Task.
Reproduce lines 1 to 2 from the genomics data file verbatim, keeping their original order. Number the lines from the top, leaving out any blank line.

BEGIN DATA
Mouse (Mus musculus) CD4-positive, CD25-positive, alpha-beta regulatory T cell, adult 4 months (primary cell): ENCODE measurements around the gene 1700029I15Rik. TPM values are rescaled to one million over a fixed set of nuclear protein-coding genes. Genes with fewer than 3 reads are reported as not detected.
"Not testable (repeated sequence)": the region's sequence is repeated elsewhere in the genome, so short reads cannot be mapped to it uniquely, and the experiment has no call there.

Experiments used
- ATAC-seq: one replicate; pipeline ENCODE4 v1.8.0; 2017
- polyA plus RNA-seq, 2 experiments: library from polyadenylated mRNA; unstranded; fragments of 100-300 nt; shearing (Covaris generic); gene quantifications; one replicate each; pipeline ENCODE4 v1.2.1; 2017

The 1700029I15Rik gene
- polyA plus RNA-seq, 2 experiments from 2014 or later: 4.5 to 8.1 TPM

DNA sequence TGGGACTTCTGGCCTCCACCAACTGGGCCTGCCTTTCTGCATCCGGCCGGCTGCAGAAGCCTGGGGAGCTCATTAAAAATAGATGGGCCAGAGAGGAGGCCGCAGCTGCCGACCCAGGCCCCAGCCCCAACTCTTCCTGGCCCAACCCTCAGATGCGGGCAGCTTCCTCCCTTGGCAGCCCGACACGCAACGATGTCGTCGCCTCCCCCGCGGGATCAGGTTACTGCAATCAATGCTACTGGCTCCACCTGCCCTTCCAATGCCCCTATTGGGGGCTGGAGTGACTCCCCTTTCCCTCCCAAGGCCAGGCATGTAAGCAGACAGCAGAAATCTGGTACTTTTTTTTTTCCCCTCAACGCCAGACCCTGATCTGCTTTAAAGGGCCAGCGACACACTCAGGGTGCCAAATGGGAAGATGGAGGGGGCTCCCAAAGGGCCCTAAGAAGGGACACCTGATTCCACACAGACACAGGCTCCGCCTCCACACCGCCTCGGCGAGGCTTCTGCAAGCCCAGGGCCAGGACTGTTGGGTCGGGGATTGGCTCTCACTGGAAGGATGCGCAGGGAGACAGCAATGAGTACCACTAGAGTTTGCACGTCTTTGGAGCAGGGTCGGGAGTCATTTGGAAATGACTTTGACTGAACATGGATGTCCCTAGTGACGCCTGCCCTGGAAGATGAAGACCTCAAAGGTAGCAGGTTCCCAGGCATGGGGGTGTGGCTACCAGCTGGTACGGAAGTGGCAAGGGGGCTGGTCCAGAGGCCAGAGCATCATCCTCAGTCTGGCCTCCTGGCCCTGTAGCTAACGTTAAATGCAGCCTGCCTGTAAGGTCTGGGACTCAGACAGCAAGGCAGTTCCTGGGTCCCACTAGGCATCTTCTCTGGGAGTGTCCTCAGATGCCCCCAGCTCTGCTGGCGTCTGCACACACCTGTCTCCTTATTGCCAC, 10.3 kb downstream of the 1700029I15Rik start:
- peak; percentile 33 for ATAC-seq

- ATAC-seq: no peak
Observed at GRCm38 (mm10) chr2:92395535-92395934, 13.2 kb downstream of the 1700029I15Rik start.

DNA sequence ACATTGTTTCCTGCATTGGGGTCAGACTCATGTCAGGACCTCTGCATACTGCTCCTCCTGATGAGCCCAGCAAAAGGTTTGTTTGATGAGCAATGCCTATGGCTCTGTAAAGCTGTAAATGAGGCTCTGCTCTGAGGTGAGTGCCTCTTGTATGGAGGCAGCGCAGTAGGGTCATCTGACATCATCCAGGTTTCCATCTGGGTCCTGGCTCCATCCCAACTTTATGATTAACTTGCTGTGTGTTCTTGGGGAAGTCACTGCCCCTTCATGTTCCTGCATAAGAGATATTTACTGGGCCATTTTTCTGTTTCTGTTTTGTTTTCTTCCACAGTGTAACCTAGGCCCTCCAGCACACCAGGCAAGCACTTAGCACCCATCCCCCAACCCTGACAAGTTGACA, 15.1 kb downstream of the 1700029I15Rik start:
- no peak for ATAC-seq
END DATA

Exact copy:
Mouse (Mus musculus) CD4-positive, CD25-positive, alpha-beta regulatory T cell, adult 4 months (primary cell): ENCODE measurements around the gene 1700029I15Rik. TPM values are rescaled to one million over a fixed set of nuclear protein-coding genes. Genes with fewer than 3 reads are reported as not detected.
"Not testable (repeated sequence)": the region's sequence is repeated elsewhere in the genome, so short reads cannot be mapped to it uniquely, and the experiment has no call there.